Review Asus Eee Pad Transformer TF101 Tablet/MID
Androidbook. With the Eee Tab TF101, Asus hopes reap the benefits of both notebooks and tablets. The concept of an Android tablet with an optional keyboard dock to transform it into a laptop has been around since at least the last Cebit trade fair. But now we take a closer look at one of these fully-functional transformers.
In the wake of the tablet boom, criticism quickly sprouted up, for the most part concerning the inconvenient virtual keyboard. But when you take a look at tablet sales figures—above all those for the Apple iPad and iPad2—you'd think this complaint is no deal breaker for most users. What's more is that tablets are usually considered a secondary device when it comes to typing things out, their owners usually having a desktop PC or laptop where they get most of their typing done.
In this light, it seems that the main thing that justifies a laptop's base unit is the need to type comfortably. Asus has, moreover, equipped the keyboard dock included here with a large battery for which there's no place in the actual tablet. On top of that, the various ports on the keyboard dock allow you to hook up many peripheral devices to the Transformer TF101, allowing it to replace just about all the functions of a laptop.
Even regardless of the keyboard dock, the Eee Pad represents an attractively priced tablet with Android OS 3.0 and performs decently compared to other current Android tablets.
There's no question about it, aluminum is sleek and trendy as well as very sturdy. But the Asus Eee Pad TF101 breaks the aluminum trend while retaining all its praiseworthy qualities. Most of the back side of the tablet consists of tough plastic which has a textured feel, more appealing to some than the smooth feel of aluminum. When pushing in on the case with our fingers, the surface gives slightly to pressure but bounces right back—nothing to worry about here.
The craftsmanship of the TF101 leaves nothing to be desired. All the individual parts fit together perfectly. The place on a tablet that comes in contact with the most physical stress—that is, the edge of the tablet—is encompassed here by an aluminum strip containing perfectly sized ports and fine holes for the speakers. The Transformer has a brownish bronze tone to it, which makes a classy, high-quality impression—in my humble opinion at least. No alternative color schemes have been announced yet.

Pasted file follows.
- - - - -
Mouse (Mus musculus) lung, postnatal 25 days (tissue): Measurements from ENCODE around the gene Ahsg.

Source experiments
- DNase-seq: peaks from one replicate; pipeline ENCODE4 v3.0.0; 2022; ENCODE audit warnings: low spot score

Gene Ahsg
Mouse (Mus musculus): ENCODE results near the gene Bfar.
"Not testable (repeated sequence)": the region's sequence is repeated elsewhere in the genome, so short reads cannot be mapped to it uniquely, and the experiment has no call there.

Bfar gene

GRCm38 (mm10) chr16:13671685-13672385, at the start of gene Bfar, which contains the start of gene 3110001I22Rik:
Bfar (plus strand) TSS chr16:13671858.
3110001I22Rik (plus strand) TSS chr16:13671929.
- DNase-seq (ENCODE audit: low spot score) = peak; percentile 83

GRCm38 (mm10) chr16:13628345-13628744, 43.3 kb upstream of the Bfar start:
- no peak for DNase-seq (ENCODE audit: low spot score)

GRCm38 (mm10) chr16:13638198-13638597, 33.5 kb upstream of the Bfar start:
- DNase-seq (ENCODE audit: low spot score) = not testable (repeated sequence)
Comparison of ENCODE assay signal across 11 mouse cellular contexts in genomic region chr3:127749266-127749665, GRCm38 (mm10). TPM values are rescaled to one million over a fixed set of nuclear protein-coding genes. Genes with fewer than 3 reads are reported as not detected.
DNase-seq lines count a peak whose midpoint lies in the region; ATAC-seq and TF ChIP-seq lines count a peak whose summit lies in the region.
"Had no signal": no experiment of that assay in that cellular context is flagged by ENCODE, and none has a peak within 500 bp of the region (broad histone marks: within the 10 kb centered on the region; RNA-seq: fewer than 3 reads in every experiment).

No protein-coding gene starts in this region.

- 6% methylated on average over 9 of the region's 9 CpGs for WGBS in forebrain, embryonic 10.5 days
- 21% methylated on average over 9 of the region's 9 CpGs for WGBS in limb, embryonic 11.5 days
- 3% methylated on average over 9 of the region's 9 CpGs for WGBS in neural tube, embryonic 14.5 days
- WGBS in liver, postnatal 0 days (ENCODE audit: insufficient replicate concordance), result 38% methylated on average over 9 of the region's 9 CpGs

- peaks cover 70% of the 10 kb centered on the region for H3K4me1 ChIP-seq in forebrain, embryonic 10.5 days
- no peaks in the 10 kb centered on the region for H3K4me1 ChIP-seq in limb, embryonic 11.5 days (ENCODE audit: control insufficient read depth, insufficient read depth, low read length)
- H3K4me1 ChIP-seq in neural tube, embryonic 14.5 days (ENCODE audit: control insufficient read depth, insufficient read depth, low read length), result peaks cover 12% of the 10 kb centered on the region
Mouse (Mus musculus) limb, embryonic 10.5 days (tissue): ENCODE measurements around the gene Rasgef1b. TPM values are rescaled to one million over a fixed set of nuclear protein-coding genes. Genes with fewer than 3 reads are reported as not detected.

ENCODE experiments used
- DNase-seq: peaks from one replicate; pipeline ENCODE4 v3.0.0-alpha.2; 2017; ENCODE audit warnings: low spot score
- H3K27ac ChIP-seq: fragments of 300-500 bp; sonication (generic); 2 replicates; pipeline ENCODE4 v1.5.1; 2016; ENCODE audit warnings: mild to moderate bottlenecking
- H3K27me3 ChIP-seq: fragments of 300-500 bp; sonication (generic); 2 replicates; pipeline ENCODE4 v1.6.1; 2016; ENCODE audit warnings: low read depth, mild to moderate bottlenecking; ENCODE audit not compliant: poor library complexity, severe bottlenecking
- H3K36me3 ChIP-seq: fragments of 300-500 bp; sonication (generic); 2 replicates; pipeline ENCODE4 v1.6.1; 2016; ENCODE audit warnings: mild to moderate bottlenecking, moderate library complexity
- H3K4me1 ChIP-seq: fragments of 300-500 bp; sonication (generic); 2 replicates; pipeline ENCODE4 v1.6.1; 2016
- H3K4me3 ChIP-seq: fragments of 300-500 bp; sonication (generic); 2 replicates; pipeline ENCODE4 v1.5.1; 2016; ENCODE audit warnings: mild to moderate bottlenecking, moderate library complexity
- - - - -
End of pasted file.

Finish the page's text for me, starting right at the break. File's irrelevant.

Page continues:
Taking a look around the edges of the case might leave you a bit disappointed, seeing as how the variety of ports available is rather limited. Along the bottom edge (landscape view) there's the docking port, flanked by two slots for locking the tablet in on the keyboard dock. Along the right side (landscape view) Asus places the rest of the ports: headphone jack (3.5mm jack), mini-HDMI port (1.3a) and a MicroSD card reader. There's no use searching for a USB slot on the tablet itself, but via the docking port you can attach the tablet to the USB port on a computer or into the power adapter using the cable included in the package.
The Transformer TF101 was instantly recognized as a removable mass storage device upon being connected to a PC (Windows 7 64-bit).
Internet and Bluetooth
Asus has gone with the standard 802.11 b/g/n wifi for the Eee Pad Transformer TF101. Included is Bluetooth V2.1+EDR. Neither in the specs nor the listings of various configurations by price was 3G/UMTS mentioned as an available feature, which severely limits mobile internet use, restricting it to nearby available wifi. GPS is included in the Eee Pad, however, according to the official specs.
The TF101 comes equipped with a 5 megapixel rear camera and a 1.2 megapixel frontcam. The picture quality is great but the colors don't altogether match those of the actual object/scene. Compared to other tablets, the TF101 produces too warm a picture (red tone) that doesn't quite reproduce the feeling of the scene being photographed. You're mostly likely better off with a compact digital camera, with which—thanks to the MicroSD card reader on the tablet—you can quickly transfer pictures over onto the Eee Pad Transformer. Practically for pocket change, you might have to get an SD-to-MicroSD adapter for your pocket camera.